Vacation Wrap-Up: Korea.
I didn’t really begin to scratch the surface of what Japan was like in the previous post. Everyone was friendly, but from what I’d describe as a professional distance. In Japan, people didn’t volunteer to help us. But if we asked, they helped without reservation, though seeming slightly startled, as though being asked for help didn’t really happen there. Which, for all I know, it may not. Everyone we interacted with seemed to like their job, and do it professionally and with a smile.
In Korea, if we stood there looking lost, people would approach us to help. There was a lot more barging in Korea. People didn’t wait for passengers to exit the subway or bus before pushing on. They crowded up against us in lines and shops. There seemed to be less in the way of personal space. In Japan, while the personal space-bubble seemed smaller than our own, it was inviolate. Whereas in Korea, it just kind of didn’t seem to exist.
Koreans, the older men, anyway, were really into my beard. I got a lot of fawning compliments. Having a thick beard is apparently peacocking age and power. Once, some older men made a joke of offering to stand so I could sit on the subway, since my beard indicated I was elderly and important. When BB scratched my beard in response, they were shocked and laughed, as if she’d done something terribly taboo.
We spent the first night in a sleazy little motel by the airport, because we got in at 11pm, and didn’t want to try to negotiate the hour-long trip into Seoul from Incheon Int’l. When we did get into Seoul, we found a bewildering dervish of a city, with eight-lane highways right at street level, and unfathomable sprawl. Tokyo sprawled, but we never really saw how from the air. Seoul, we climbed a park in the middle of the city, and saw the urban landscape spread in every direction.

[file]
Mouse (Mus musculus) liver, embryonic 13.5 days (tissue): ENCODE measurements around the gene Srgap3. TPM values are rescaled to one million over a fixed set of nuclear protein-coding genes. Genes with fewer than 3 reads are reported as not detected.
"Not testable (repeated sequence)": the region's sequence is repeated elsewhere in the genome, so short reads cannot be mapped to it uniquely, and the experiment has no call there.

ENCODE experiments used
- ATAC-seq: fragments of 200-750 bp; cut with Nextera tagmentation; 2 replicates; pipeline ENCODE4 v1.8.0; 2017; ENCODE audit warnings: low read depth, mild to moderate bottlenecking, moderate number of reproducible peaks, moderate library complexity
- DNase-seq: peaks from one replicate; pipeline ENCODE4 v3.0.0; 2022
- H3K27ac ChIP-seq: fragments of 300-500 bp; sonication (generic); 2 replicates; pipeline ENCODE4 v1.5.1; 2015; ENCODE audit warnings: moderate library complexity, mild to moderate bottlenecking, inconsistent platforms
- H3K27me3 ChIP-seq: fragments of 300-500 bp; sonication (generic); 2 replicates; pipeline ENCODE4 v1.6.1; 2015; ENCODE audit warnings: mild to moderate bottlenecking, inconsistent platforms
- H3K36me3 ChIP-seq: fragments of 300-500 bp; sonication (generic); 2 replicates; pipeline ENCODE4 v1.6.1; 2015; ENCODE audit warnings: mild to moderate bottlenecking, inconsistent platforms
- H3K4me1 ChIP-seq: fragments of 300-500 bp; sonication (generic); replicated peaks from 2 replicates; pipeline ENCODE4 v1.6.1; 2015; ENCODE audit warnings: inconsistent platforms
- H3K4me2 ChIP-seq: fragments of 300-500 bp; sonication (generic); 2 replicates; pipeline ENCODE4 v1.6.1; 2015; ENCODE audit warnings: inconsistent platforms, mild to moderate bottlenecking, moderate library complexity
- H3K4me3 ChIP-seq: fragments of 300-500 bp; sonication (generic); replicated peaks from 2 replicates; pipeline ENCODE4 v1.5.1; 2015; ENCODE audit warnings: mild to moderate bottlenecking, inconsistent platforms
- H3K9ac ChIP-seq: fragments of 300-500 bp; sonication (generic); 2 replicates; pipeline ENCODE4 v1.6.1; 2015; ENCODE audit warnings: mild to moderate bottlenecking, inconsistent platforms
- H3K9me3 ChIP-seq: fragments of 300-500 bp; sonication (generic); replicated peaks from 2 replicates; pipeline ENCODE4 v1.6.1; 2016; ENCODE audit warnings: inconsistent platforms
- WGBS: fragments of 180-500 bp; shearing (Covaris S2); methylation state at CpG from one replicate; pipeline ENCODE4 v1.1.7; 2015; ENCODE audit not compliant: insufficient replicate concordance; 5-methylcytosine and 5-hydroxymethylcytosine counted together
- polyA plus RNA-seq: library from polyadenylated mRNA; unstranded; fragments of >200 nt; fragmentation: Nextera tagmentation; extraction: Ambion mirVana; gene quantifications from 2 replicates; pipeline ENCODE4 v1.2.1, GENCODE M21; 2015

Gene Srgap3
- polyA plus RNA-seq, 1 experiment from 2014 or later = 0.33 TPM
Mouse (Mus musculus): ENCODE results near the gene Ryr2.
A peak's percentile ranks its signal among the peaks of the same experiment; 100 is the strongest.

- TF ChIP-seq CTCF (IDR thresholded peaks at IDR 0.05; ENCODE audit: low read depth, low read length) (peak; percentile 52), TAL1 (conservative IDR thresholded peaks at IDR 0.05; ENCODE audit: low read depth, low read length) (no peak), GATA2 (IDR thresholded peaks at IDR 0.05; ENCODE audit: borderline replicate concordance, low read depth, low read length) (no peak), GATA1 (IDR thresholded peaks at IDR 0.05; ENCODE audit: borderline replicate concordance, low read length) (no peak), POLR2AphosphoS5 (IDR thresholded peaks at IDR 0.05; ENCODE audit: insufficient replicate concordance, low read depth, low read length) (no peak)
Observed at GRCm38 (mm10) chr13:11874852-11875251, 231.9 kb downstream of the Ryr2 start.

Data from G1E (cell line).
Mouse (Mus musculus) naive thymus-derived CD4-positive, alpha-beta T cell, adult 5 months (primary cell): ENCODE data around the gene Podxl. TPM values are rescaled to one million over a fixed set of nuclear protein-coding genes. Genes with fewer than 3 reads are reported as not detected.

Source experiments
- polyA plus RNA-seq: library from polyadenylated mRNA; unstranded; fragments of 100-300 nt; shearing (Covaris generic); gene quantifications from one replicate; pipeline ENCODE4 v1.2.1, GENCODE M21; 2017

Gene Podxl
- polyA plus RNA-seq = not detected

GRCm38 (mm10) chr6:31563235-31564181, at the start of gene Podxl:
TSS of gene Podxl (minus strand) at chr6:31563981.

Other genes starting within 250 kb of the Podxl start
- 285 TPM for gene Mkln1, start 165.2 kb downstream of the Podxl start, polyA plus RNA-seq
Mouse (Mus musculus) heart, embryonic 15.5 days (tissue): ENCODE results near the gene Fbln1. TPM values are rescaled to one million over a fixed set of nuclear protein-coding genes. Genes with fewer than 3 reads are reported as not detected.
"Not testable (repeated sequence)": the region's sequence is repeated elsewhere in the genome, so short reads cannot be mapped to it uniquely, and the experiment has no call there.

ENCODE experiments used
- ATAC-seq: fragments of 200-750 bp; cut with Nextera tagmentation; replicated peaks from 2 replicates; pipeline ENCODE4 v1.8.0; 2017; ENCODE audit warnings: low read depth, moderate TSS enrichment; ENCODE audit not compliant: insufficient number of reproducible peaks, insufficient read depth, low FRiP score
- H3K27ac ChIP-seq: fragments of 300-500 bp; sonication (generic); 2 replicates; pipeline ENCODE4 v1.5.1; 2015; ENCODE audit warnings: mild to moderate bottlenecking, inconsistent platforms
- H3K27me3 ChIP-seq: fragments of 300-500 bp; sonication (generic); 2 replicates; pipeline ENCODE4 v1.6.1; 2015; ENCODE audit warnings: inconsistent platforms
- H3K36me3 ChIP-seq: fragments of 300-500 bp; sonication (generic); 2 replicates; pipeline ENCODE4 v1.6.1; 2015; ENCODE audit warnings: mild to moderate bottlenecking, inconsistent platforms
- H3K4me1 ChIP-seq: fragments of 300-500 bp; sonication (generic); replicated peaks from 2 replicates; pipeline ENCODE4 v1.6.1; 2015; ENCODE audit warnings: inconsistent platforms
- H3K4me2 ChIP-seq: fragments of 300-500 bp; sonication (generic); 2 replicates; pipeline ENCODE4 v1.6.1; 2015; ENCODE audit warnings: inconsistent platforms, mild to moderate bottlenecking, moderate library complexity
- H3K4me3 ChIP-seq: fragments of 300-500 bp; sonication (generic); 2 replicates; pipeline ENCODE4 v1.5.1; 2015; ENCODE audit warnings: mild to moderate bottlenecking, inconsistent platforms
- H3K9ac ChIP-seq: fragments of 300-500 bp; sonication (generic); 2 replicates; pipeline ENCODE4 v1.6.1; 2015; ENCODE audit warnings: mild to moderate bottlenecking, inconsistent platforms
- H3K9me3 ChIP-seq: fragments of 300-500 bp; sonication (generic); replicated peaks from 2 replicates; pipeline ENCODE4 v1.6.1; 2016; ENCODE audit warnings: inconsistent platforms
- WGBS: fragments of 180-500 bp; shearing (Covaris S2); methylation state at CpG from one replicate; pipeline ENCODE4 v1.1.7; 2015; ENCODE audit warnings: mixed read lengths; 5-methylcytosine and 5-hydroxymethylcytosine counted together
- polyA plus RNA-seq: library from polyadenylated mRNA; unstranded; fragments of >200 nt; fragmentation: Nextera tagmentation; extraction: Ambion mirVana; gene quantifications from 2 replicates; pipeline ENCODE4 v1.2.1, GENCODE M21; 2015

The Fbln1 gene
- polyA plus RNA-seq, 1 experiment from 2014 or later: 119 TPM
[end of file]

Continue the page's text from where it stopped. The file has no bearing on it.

In the middle of Seoul is a fabulous palace called Gyeongbokgung. It’s enormous and imposing and astonishingly well-preserved.
We followed this up with a trip to the Confucian Shrine. It’s so large that one cannot get all of it into a photo. It’s where the spirit boxes of ancient monarchs are kept, for the resting place for their souls.
After Seoul, we rode on the high speed train to a smaller town called Gyeongju. There, we saw some amazing sites, as it is one of Korea’s best preserved locales, with some standing temples dating from the 8th century. Others, like Anapji, were more recently, but still long-ago, restored.
And these incredible third-century tumuli.
From Gyeongju, we took a bus out to Bulguksa, on of the UNESCO world heritage sites. An 8th century temple in all its glory, though rebuilt in the 16th century after being destroyed in one of the many, many Japanese pillagings of Korea.
From Bulguksa we climbed and climbed hiking up a well maintained path that was nevertheless pretty brutal to me. The picture does no justice to the steepness.
At the top, we rang this bell for mercy. Literally. It’s a bell to be rung for mercy, pealing astonishing gongs throughout the valleys.
From Gyeongju, where we stayed in a tiny 120 year old guest house with bare floors and a mat to sleep on, we went to Busan, the thriving seaport.
And from there, we came home. All in all, an astonishing, wonderful, mysterious, and exciting vacation. You should go.